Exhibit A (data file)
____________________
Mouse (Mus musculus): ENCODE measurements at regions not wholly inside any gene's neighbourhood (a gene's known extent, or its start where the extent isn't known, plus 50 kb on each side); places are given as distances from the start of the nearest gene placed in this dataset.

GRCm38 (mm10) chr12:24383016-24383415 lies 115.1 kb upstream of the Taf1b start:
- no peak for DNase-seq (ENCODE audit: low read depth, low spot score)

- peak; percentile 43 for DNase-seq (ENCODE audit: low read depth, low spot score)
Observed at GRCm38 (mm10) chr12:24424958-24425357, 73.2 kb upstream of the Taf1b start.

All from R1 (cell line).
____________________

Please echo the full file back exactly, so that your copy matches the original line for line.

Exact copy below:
Mouse (Mus musculus): ENCODE measurements at regions not wholly inside any gene's neighbourhood (a gene's known extent, or its start where the extent isn't known, plus 50 kb on each side); places are given as distances from the start of the nearest gene placed in this dataset.

GRCm38 (mm10) chr12:24383016-24383415 lies 115.1 kb upstream of the Taf1b start:
- no peak for DNase-seq (ENCODE audit: low read depth, low spot score)

- peak; percentile 43 for DNase-seq (ENCODE audit: low read depth, low spot score)
Observed at GRCm38 (mm10) chr12:24424958-24425357, 73.2 kb upstream of the Taf1b start.

All from R1 (cell line).